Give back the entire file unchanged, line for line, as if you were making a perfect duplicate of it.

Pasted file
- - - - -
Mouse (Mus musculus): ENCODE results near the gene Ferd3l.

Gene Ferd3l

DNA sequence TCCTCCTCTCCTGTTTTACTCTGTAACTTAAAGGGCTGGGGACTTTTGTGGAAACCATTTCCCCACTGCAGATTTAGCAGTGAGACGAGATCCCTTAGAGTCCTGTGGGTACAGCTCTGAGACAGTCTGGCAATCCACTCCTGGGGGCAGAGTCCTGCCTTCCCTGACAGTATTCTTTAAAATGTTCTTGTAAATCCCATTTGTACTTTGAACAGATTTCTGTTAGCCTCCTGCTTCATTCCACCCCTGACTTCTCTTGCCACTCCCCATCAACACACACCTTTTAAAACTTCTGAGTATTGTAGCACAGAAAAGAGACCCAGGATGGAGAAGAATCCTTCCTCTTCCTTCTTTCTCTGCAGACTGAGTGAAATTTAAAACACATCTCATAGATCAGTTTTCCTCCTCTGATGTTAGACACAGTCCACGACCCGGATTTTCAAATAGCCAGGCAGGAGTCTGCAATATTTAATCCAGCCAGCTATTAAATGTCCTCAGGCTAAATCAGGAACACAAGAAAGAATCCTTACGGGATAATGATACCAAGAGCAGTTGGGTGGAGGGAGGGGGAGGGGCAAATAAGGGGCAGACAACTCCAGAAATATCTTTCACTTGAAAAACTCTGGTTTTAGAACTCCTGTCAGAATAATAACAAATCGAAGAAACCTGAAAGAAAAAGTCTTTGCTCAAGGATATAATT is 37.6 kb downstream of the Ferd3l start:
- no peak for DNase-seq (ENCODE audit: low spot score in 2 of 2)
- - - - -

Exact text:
Mouse (Mus musculus): ENCODE results near the gene Ferd3l.

Gene Ferd3l

DNA sequence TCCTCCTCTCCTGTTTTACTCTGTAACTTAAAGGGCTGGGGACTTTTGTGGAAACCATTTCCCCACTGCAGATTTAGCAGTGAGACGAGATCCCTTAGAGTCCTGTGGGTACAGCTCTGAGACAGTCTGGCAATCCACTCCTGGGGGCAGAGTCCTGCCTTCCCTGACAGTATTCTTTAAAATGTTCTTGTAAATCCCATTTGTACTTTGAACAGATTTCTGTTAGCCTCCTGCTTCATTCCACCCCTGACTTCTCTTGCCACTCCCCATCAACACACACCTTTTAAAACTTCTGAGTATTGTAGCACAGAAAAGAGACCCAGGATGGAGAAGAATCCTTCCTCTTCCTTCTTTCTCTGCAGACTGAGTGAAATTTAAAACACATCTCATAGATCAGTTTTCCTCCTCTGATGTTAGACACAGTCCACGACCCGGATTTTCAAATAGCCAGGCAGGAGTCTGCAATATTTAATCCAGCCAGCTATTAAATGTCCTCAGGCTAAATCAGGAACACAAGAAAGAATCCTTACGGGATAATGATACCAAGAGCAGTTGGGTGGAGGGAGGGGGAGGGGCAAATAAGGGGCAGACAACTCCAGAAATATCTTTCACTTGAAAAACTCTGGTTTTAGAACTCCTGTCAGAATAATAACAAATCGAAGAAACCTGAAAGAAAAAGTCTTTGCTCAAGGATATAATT is 37.6 kb downstream of the Ferd3l start:
- no peak for DNase-seq (ENCODE audit: low spot score in 2 of 2)